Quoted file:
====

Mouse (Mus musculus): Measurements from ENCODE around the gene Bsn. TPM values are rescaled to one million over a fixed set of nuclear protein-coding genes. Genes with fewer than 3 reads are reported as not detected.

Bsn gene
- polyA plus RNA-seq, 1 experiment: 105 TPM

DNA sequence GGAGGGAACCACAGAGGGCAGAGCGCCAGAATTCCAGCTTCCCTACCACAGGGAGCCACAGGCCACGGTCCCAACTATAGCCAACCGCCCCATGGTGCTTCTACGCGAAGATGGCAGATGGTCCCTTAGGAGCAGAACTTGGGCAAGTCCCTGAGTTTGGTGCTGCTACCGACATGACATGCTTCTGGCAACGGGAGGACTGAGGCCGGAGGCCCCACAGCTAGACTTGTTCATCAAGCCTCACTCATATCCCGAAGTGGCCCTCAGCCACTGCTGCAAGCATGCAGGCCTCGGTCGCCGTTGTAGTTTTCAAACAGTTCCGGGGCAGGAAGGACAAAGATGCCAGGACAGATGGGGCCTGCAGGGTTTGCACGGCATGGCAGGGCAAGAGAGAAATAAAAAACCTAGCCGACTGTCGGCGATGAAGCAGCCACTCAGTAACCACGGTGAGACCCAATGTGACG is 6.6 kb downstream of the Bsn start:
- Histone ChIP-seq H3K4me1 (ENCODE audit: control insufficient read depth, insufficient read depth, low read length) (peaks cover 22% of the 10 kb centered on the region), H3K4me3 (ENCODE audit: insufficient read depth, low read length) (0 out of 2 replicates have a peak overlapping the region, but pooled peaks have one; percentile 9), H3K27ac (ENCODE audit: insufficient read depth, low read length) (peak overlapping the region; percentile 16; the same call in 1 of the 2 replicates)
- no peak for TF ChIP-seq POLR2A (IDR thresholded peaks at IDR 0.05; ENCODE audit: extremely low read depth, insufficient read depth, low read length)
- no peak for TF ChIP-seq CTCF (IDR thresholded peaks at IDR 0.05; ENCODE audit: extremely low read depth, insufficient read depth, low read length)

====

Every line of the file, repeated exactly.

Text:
Mouse (Mus musculus): Measurements from ENCODE around the gene Bsn. TPM values are rescaled to one million over a fixed set of nuclear protein-coding genes. Genes with fewer than 3 reads are reported as not detected.

Bsn gene
- polyA plus RNA-seq, 1 experiment: 105 TPM

DNA sequence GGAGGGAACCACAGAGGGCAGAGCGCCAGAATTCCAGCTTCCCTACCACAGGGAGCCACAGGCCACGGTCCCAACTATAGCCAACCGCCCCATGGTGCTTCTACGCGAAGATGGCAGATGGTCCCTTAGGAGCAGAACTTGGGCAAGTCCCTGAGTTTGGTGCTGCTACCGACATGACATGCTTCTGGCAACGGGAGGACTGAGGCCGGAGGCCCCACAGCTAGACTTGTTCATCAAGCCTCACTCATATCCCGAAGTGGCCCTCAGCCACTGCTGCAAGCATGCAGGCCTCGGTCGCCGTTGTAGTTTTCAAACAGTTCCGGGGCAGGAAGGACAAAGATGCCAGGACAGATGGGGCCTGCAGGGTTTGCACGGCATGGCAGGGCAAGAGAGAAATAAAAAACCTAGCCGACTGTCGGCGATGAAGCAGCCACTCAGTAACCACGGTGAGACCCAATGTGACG is 6.6 kb downstream of the Bsn start:
- Histone ChIP-seq H3K4me1 (ENCODE audit: control insufficient read depth, insufficient read depth, low read length) (peaks cover 22% of the 10 kb centered on the region), H3K4me3 (ENCODE audit: insufficient read depth, low read length) (0 out of 2 replicates have a peak overlapping the region, but pooled peaks have one; percentile 9), H3K27ac (ENCODE audit: insufficient read depth, low read length) (peak overlapping the region; percentile 16; the same call in 1 of the 2 replicates)
- no peak for TF ChIP-seq POLR2A (IDR thresholded peaks at IDR 0.05; ENCODE audit: extremely low read depth, insufficient read depth, low read length)
- no peak for TF ChIP-seq CTCF (IDR thresholded peaks at IDR 0.05; ENCODE audit: extremely low read depth, insufficient read depth, low read length)